American College Rugby Needs Fixing

Please Share.

23164664_BG1BOSTON, MASSACHUSETTS –  It’s undeniable that American rugby is in a better place now than it was ten years ago. The game continues to grow at the grassroots level, becoming the fastest growing team sport in the country, according to an oft-cited 2010 survey. Professionally, there are more Americans playing in top international leagues than ever before, with the likes of Samu Manoa, Scott Lavalla, and Chris Wyles successfully plying their trade in Europe. However, the growing stature and respect gained by American rugby players abroad has not translated into improved results from the national team this summer, American College Rugby is no different.

RWU’s Junoir Blaber recapped the miserable summer endured by the Men’s National Team. Find it here, here, and here. The comments section in the aftermath of the mauling suffered against Canada, this past weekend demonstrates that there is a desire among the American rugby community to not only point out the issues faced by the side, but generate a long-term action plan attacking institutional issues that will put the States on a path to Tier 1 status.

As a current college player, I have experienced firsthand many of the issues faced by emerging American rugby players. The lack of institutional and financial support is draining, especially when students are faced with the academic commitments required by college study. Additionally, the befuddling playoff structure faced by large, Division 1 teams seems downright straightforward when compared to the byzantine conference system that dominates at the small college level.

As a foreigner, you would assume that rugby is covered by the NCAA as they manage college sports in the US. However, rugby enjoys varsity status at only a few institutions. Therefore, there is not necessarily a scouting program in place for most college level rugby squads. On a practical level, the reality is that many players pick up the sport for the first time in college. Some of these players demonstrate a natural inclination for the game, either through innate talent or through their prior acquisition of translatable skills, whether their past background was on the football field, soccer pitch, or through playing another sport.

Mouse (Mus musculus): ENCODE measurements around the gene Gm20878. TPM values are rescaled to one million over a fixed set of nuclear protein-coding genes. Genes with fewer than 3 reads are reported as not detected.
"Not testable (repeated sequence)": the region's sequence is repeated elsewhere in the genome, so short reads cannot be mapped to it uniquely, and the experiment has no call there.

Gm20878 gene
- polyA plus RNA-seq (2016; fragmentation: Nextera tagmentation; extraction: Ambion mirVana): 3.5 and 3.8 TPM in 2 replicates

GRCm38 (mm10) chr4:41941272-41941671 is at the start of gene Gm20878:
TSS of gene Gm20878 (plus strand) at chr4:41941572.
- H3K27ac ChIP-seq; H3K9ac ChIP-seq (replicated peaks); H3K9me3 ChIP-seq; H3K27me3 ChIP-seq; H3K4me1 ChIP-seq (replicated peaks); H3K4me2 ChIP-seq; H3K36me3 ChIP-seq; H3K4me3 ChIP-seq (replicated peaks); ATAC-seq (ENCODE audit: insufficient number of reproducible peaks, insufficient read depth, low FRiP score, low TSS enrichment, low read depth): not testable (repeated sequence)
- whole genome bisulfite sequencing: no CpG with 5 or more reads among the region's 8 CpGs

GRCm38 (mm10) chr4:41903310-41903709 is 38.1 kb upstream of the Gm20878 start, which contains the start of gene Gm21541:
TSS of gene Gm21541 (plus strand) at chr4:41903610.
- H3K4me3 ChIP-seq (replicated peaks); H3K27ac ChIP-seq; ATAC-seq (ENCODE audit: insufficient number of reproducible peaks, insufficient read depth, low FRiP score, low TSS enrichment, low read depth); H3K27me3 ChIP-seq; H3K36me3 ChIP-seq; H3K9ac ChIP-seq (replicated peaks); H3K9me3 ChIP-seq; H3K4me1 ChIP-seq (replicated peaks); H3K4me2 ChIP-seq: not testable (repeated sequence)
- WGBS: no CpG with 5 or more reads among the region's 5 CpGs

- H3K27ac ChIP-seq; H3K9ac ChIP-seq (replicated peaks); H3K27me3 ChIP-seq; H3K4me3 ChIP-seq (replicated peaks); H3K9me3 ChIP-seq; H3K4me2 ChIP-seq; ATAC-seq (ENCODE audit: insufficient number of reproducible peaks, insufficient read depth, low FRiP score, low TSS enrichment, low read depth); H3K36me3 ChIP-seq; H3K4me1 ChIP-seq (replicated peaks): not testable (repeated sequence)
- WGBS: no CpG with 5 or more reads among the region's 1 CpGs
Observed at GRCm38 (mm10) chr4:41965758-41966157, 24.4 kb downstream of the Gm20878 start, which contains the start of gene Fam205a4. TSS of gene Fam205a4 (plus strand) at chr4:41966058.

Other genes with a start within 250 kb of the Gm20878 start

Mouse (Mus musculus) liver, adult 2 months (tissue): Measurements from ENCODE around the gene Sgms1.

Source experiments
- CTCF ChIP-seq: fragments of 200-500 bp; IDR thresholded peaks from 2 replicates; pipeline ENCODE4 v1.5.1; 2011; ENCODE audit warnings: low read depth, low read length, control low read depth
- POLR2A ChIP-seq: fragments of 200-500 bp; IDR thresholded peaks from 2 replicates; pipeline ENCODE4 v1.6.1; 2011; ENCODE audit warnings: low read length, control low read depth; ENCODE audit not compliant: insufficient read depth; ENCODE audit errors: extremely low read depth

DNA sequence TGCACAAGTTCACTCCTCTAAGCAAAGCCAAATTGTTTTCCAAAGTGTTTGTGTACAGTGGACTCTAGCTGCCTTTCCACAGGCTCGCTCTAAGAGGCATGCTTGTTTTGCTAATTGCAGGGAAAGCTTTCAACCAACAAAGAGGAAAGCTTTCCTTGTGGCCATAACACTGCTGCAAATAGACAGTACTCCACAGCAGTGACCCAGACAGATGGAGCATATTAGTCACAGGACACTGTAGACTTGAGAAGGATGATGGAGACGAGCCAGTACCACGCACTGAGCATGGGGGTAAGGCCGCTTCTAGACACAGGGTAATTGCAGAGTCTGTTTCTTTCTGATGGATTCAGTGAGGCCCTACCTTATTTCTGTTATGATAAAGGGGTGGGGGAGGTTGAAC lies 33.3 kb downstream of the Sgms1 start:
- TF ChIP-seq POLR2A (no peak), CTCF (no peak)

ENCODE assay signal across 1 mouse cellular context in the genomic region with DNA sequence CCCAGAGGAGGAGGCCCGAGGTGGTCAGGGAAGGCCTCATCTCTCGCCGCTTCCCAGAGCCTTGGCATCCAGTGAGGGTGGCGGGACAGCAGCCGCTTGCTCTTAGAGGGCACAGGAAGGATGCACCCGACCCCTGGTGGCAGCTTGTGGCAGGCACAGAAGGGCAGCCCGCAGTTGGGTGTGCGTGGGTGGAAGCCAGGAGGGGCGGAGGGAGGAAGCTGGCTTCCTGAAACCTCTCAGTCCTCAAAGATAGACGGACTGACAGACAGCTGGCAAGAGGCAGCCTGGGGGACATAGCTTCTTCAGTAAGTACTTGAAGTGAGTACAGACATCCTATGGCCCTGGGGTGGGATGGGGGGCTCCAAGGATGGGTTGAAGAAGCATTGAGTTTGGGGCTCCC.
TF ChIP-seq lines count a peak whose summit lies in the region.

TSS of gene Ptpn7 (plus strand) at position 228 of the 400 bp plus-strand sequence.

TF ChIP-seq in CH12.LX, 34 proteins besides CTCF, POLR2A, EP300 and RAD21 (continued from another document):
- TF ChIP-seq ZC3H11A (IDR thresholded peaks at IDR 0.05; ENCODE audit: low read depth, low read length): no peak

This means that potential national team talent is being missed due to the underexposure of lower division rugby. Though the number of international quality players plying their trade at small colleges is undoubtedly small, with the lack of depth that the United States faces, every effort should be made to ensure that no player is left on the sidelines simply because nobody “higher up” has had the chance to see him or her play. Yet this is exactly the situation faced by many promising student-athletes that do not compete at the California’s and the BYU’s of the college rugby world.

USA Rugby needs to work much more closely with colleges to ensure that rugby becomes a varsity sport and students gain access to scholarship opportunities that will allow them to pursue rugby with the same dedication and security afforded athletes that play more “traditional” sports. Recently there is a trend where small non-NCAA but rather NAIA schools are moving to varsity programs Life University was the first but has been followed by  Davenport,  Linwood, Wheeling Jesuit and American International College. Major Colleges with varsity programs remain outliers. USA Rugby needs to establish a transparent system that ensures talent is both identified and respected.  As a sport, rugby has more respect from the American athletic community than at any time in recent history. When asked, many school authorities will admit that the demands of the game meet or exceed the standards placed upon other, “certified” varsity sports. The first achievable step to accomplishing the goal of making American rugby into a world power is guaranteeing our pipeline of talent. Therefore, as the community moves into the first Olympic cycle, and the next World Cup cycle, one of the foremost priorities must be improving the situation of our college athletes and making the next step, to professionalization and the national team, an achievable dream for all worthy players.

Thank you and feel free to comment below, look for and “Like” our FacebookRugby Wrap Up Page and follow us on Twitter @RugbyWrapUp@JunoirBlaber,@Declan Yeats@ckuxmann and @Ebstide52, respectively.

About Nicholas Hall 143 Articles
Nick is a senior rugby player at Wheaton College in MA, which is in the Colonial Coast Conference. After being in the slightly less physical "sport" of speech and debate in high school, Nick began playing rugby sophomore year at Wheaton. In addition to writing for, Nick writes for the Wheaton Wire - the campus paper.